Corbitt's National Parks
     Point Reyes
               National Seashore


                



1962: National Seashore

Size: 71,068 acres

2008 visitors: 2,248,203

Stamp: yes

Rating (1-5):

About the Site

Point Reyes is a peninsula north of San Francisco, California, known for long beaches and dramatic cliffs, lagoons and estuaries. Forested ridges, and offshore bird and sea lion colonies are also part of the attraction.

Geologists had long wondered how the craggy rocks of the Point Reyes Peninsula matched the Tehachapi Mountains more than 310 miles to the south? We know who to blame now - the San Andreas Fault! These rocks ride atop the Pacific plate, that creeps northwest about two inches a year. In nearby Olema, close to the Bear Valley Visitor Center, the North American plate holds steady. It's this continual strain and grinding that was responsible for the 1906 San Francisco Earthquake, when the peninsula jumped 20 feet to the northwest!

Sir Francis Drake rested his ship, the Golden Hind, in Drakes Estrero as he prepared to complete his trip around the world in 1579. The local Miwok people helped supply his crew with food. It was nearly 200 years before other Europeans began to settle the area. San Francisco Bay wasn't discovered until 1769!

What You're Going to See

Rolling grassland and seashores make this a great destination. Bicycling, horseback riding, camping and exploring are all great things to do here. There are three visitors centers in different parts of the Seashore. At the main station, Bear Valley, the Park Service has a stable and horses (the Morgan horse corral) so Park Rangers can easily and economically survey the Seashore. There's a herd of albino deer there, descendents of a group imported from Europe years ago.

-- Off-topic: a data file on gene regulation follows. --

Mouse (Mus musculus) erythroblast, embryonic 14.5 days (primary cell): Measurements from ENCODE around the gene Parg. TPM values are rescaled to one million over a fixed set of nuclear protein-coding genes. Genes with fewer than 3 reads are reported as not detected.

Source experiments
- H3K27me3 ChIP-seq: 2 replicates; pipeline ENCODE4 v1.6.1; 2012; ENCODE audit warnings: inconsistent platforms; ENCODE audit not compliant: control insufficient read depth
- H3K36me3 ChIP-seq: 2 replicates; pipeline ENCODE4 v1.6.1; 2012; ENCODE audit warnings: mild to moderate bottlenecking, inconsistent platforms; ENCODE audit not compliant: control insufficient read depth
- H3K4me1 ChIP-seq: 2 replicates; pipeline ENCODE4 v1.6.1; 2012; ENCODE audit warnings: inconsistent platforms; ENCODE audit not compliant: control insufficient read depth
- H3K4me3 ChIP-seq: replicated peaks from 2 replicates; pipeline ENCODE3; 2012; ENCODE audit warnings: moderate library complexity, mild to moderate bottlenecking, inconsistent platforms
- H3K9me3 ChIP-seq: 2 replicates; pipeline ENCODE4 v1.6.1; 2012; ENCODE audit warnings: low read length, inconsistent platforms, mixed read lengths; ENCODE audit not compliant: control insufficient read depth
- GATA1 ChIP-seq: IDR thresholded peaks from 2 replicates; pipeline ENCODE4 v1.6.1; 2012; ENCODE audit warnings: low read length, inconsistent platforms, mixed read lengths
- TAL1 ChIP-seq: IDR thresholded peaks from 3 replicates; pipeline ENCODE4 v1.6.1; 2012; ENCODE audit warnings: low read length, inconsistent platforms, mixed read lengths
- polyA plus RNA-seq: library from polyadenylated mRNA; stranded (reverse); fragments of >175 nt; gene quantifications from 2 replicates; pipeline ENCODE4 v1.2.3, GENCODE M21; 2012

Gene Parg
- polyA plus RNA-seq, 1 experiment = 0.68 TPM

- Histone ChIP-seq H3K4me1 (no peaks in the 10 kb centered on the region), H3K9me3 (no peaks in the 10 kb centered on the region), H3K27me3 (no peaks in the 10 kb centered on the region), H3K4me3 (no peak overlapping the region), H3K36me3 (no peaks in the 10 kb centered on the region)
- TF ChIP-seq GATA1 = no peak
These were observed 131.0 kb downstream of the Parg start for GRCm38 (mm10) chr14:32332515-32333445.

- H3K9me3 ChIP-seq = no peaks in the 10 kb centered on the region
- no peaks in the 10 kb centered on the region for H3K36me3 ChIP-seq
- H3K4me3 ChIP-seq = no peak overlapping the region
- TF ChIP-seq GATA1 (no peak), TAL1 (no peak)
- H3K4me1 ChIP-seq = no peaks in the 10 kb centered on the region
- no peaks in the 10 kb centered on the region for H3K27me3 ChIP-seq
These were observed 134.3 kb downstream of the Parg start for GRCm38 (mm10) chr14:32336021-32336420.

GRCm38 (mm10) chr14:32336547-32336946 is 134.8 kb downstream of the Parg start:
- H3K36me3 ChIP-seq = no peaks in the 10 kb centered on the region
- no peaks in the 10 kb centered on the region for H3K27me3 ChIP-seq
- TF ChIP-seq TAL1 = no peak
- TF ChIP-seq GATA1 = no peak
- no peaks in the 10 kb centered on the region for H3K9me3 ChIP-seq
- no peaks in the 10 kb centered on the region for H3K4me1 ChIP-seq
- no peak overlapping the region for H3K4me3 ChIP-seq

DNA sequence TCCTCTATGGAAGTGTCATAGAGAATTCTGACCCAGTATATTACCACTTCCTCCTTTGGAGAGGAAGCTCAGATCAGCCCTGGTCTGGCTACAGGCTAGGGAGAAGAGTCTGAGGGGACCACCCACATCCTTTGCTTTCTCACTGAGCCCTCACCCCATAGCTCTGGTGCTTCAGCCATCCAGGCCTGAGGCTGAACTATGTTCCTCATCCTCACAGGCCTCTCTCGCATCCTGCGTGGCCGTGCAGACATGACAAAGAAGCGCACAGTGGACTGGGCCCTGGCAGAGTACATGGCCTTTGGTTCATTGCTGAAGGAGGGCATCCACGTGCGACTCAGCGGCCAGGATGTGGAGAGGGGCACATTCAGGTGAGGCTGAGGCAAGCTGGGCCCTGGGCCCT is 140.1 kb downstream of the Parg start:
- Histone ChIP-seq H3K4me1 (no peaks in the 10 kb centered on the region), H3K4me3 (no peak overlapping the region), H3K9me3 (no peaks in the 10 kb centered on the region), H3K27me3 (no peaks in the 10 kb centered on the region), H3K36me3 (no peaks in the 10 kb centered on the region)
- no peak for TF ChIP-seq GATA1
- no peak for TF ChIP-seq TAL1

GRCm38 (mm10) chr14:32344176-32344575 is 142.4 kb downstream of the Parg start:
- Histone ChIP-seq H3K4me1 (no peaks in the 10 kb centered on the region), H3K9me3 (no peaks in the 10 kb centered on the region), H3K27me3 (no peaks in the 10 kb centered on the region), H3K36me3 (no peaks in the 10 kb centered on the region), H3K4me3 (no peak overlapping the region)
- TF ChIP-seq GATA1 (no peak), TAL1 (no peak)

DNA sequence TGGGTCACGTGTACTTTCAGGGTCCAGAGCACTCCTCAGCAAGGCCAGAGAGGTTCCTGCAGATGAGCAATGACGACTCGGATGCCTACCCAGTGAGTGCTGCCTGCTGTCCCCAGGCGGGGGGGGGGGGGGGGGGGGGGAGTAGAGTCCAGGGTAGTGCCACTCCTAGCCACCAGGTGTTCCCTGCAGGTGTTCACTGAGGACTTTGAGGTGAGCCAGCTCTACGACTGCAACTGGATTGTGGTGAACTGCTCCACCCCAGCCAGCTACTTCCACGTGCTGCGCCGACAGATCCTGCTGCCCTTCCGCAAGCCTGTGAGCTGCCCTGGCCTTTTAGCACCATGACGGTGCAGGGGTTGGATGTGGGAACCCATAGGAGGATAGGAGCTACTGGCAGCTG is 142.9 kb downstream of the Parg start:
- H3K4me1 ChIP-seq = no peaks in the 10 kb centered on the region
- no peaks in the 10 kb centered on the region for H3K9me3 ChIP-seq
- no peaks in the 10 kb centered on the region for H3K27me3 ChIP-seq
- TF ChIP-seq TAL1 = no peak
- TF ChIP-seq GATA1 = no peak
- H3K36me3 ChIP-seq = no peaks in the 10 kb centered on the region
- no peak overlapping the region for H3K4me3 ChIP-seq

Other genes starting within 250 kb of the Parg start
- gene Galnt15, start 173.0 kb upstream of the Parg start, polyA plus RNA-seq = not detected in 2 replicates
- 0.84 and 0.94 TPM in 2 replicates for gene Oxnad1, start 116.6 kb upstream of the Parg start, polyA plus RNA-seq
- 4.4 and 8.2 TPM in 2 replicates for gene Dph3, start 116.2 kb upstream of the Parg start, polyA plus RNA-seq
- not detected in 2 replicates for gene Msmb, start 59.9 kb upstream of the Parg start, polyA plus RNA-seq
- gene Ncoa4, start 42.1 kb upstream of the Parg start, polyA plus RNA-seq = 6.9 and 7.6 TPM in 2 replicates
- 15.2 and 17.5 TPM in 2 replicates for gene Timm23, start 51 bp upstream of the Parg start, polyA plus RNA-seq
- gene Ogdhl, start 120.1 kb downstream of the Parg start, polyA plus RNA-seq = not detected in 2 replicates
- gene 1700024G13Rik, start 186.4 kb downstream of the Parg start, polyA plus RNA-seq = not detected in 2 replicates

What you're going to see depends on where you go. The rolling grasslands are easily visited, the craggy coastline is more difficult to reach. It's all beautiful, however, and if you enjoy camping and hiking, this can't be beat.

Personal Observations

Driving up to the Bear Valley visitors center, we saw a herd? a group? a pod of what looked to be seals on a sand bar about a hundred yards off the highway. Then we enjoyed talking to the rangers about their horses; our girls were particularly entranced. But what I loved was the earthquake trail. There's a short mile loop walk that goes past the EXACT EPICENTER of the 1906 San Francisco earthquake. Signs show the fence that was moved 18 feet by the temblor.

We saw hawks and birds of all kinds, and had fun climbing old trees. The weather was gorgeous in July.

Getting There

From San Francisco, take Highway 101 north over the Golden Gate Bridge. Then at Tamalpais Valley you can turn west on Highway 1, scenic and twisting as it circles around Muir Woods, and follow it all the way to Olema and the one-mile turnoff to the Bear Valley visitors center. Or, continue on Highway 101 to just north of San Rafael, and turn west on Sir Frances Drake Boulevard; follow it to the Seashore.

Nearby Attractions

Within 40 miles of Point Reyes you will find: Port Chicago Naval Magazine National Memorial, John Muir National Historic Site, Rosie the Riveter/WWII Home Front National Historical Park, Fort Point National Historic Site, San Francisco Maritime National Historical Park, Golden Gate National Recreation Aea, Muir Woods National Monument, and Eugene O'Neill National Historic Site. Let's not forget California Coastal National Monument either.

Visited July 2003.